How Adam Silver Aced His First Leadership Test


Adam Silver worked for the NBA for 22 years before becoming commissioner of the league this February. But he was only the man in charge for less than 3 months before he was faced with one of the biggest crises I’ve seen in professional sports. And he aced the test.

Donald Sterling has owned the Clippers franchise since 1981, making him the longest-tenured owner in the league. He’s also been a constant source of controversy, not only because of the team’s terrible record (5 winning seasons in those 33 years), but also multiple lawsuits over discrimination in both his real estate career as well as his employees with the Clippers (including Hall of Famer Elgin Baylor). Despite paying millions in settlements, he was never legally found guilty, and his presence in the NBA continued.

So when tapes emerged last weekend of Sterling expressing nasty racial attitudes, which we’ve all heard by now, it was not only an awful moment, but something that has been building and festering for years—something that no one had ever had the courage to really do anything about before. It made everyone wonder: would Sterling be able to wiggle off the hook yet again? And if he did, what would the players do—would they refuse to play? It was a precarious situation, and the wrong approach could have been a disaster for the NBA.

Commissioner Silver came out in a press conference Tuesday and, well, hit nothing but net. His response, including both the league’s official punishment as well as the way he did it, was perfect. Here are some of the ways that Adam Silver set a great example for leaders of any kind, that I love as a business person.

Your Principles Come First

I believe that in business, your mission cannot be to make money. If you put money first, you’ll fail. Your business has to be built on principles: helping other people, being honest, transparent, and so on. In this situation, Adam Silver put principles before money. Donald Sterling is worth almost $2 billion. He could easily pay any fine, and not be affected in any real way. Even the largest fine would have had no real impact, if it meant that one of the NBA’s owners—and its longest-tenured, specifically—continued to flout and mock the organization’s core principles of diversity and inclusion. By suspending Sterling indefinitely, and taking steps to sell the team to a new owner, Silver proved that those principles really matter, even more than all the money a multi-billionaire could pay to stay in the club. In business, you’ll find moments where you are faced with a choice to follow or to sell out your principles for money. But nothing is worth more than standing on your principles and building that lasting, strong, sustainable foundation.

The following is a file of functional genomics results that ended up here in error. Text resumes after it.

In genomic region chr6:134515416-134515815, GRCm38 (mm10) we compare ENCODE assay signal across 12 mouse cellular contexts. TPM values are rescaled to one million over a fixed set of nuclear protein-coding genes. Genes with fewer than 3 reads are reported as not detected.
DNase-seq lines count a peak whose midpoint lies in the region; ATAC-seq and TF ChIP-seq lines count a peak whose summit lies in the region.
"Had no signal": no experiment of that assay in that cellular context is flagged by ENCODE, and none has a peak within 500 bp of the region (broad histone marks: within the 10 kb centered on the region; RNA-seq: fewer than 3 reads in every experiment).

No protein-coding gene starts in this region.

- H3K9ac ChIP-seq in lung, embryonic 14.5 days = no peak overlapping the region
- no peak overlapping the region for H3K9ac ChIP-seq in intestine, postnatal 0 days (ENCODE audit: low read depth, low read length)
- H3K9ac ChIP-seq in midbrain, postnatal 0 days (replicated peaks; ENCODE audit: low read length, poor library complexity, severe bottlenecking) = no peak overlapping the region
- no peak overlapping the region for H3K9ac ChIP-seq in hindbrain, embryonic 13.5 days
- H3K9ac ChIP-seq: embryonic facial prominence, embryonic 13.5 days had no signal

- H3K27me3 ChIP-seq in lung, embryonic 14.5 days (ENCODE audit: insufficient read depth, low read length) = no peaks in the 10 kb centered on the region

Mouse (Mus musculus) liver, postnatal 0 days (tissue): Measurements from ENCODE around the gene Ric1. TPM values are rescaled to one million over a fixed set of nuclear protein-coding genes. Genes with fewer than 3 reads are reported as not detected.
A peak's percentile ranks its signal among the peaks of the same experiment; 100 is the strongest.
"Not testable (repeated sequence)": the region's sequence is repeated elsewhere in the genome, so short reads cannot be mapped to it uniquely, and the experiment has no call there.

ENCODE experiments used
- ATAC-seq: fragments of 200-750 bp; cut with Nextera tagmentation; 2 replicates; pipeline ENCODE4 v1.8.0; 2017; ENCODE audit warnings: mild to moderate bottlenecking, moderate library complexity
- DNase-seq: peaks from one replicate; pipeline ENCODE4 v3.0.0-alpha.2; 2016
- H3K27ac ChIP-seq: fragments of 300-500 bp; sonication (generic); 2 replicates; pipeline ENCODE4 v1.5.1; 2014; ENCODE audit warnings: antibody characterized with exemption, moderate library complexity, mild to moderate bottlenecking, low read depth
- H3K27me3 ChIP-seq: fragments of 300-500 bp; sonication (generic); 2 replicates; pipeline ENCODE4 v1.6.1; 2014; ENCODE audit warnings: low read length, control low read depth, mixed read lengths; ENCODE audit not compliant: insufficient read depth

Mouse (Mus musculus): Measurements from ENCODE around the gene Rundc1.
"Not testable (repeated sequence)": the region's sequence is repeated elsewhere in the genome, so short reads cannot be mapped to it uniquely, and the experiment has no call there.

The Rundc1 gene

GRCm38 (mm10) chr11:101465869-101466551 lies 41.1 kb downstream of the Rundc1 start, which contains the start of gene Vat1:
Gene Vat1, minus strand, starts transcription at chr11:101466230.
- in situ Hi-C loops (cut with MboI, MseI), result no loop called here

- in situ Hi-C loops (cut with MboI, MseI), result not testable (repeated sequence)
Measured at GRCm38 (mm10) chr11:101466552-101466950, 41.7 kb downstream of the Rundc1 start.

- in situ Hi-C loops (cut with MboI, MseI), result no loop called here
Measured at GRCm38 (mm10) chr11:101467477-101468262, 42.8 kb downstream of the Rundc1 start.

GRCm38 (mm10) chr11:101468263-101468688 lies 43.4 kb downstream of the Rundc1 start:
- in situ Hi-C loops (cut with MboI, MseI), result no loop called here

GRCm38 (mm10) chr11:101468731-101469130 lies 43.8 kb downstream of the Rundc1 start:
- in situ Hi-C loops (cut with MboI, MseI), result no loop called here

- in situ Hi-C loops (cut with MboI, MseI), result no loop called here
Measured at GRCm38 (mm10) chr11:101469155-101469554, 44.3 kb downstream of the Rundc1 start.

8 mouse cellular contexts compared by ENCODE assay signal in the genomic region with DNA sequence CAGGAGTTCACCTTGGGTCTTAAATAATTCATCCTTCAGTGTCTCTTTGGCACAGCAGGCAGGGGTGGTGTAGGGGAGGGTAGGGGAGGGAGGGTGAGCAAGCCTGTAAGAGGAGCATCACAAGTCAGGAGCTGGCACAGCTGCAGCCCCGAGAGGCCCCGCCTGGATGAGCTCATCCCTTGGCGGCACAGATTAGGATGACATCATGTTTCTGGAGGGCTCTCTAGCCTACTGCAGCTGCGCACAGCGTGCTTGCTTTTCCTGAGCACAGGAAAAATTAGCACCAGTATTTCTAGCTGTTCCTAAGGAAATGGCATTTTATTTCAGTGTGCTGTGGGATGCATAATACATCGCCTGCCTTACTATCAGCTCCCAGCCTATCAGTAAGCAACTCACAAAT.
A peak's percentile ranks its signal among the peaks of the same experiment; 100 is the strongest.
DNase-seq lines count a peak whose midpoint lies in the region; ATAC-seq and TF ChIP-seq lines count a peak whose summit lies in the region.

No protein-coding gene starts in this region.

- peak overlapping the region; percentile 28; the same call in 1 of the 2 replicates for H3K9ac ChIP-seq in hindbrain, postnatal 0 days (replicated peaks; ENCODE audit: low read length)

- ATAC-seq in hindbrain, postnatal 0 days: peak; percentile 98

Act Decisively

The news first broke about the tapes on Saturday; by Tuesday, Commissioner Silver had made his decision. The longer a crisis drags out, the bigger impact it has, and the bigger a distraction it becomes. The NBA handled this situation exactly right, moving swiftly and strongly to settle the controversy, and make sure everyone knew exactly was happening. Silver took the time to get to the truth of the matter, but once he did that he moved to act, instead of putting a decision on hold. He knew what the right thing to do was, and he did it. And in the press conference itself, his statements were clear and decisive; there could be no question about what he was doing or where he stood on the issue. As a leader, don’t waffle. Don’t avoid tough decisions just because you’re afraid of the consequences. Take the time you need to gather the information you need to make a good decision, but then you have to act, and act clearly so that everyone on your team knows what direction you’re going.

Build Consensus

When the Sterling story first broke, other owners around the NBA were unsure how to respond. Most avoided saying anything at all. Then in Tuesday’s press conference, Commissioner Silver announced the NBA would initiate proceedings to take control of the Clippers franchise and sell the team, a process that would require a supermajority in an owner vote. The commissioner wouldn’t issue that statement and make that promise unless he already knew he had the votes to do it—and sure enough, afterwards more owners gave statements of support for Silver’s action. What happened to take the owners from indecision to backing a bold move to discipline one of their own? You can be sure that the commissioner spent time with all the owners, getting their thoughts on the matter and sharing his own, building a consensus one by one on the action the NBA must take. Any time you make a tough decision as a leader, you have to build that consensus, getting people to believe in the direction you’re taking them and their full involvement in the decision-making process. People are more motivated and productive when they know that they are part of the process, and when they have bought into the decision. Being able to build consensus is critical for a leader.

It’s only been three months on the job for Adam Silver as commissioner of the NBA, but he’s already proven himself to be a steady, strong leader in the toughest crisis for an organization. Leaders of all sorts should follow his example.

Fran Tarkenton

Fran Tarkenton is an entrepreneur and NFL Hall of Famer, and the founder of and Tarkenton Companies. With a passion for small business, he’s started more than 20 businesses during and after his NFL career. Fran is a small business coach for entrepreneurs and business owners, providing advice and guidance through sites such as,, and more. He has written about business issues in the Wall Street Journal, U.S. New and World Report, and USA Today, along with regular appearances on CNN, Fox News, and MSNBC. You can follow Fran on Twitter @Fran_Tarkenton.